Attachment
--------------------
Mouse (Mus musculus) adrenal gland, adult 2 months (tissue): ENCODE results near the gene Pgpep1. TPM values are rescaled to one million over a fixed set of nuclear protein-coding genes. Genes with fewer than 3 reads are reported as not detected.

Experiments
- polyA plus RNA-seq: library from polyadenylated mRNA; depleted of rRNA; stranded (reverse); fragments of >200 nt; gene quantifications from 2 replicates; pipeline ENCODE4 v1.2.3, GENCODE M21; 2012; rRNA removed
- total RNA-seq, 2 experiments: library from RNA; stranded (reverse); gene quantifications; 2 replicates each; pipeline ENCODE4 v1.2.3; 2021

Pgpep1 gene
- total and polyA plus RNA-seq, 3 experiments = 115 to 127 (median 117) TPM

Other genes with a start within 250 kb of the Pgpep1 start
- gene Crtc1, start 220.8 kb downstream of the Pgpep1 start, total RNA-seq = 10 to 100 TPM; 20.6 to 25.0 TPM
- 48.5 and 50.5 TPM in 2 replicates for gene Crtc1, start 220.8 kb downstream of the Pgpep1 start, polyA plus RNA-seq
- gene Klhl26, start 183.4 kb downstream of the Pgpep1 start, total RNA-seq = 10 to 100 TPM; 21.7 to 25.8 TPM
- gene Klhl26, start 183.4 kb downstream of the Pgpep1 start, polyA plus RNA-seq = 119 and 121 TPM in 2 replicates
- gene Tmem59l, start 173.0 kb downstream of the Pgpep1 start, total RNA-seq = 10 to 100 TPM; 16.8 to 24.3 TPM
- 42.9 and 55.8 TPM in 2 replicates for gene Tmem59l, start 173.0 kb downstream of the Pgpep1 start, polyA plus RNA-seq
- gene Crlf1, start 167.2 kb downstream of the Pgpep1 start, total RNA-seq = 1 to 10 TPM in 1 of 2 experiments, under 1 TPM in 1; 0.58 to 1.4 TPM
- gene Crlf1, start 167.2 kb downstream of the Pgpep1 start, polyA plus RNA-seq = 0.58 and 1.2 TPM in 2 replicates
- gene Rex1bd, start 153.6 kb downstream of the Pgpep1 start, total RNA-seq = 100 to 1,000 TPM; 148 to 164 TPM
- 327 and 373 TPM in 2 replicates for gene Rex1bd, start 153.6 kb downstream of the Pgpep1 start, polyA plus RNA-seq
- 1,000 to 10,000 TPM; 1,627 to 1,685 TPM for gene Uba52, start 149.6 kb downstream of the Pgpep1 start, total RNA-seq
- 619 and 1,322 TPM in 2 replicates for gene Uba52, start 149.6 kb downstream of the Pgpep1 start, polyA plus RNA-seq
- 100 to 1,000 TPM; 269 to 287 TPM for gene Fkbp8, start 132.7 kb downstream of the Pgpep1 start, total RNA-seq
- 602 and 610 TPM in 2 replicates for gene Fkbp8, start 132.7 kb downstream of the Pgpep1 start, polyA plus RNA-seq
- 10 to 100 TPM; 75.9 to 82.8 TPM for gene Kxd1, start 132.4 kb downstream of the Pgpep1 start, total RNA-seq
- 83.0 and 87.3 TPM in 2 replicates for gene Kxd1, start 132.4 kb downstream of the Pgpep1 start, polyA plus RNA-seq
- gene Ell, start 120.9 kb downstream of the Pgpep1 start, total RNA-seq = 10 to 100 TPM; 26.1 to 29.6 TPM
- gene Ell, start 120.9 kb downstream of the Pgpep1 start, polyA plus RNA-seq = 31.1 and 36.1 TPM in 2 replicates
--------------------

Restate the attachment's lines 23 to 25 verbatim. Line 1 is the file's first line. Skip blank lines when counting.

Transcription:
- 83.0 and 87.3 TPM in 2 replicates for gene Kxd1, start 132.4 kb downstream of the Pgpep1 start, polyA plus RNA-seq
- gene Ell, start 120.9 kb downstream of the Pgpep1 start, total RNA-seq = 10 to 100 TPM; 26.1 to 29.6 TPM
- gene Ell, start 120.9 kb downstream of the Pgpep1 start, polyA plus RNA-seq = 31.1 and 36.1 TPM in 2 replicates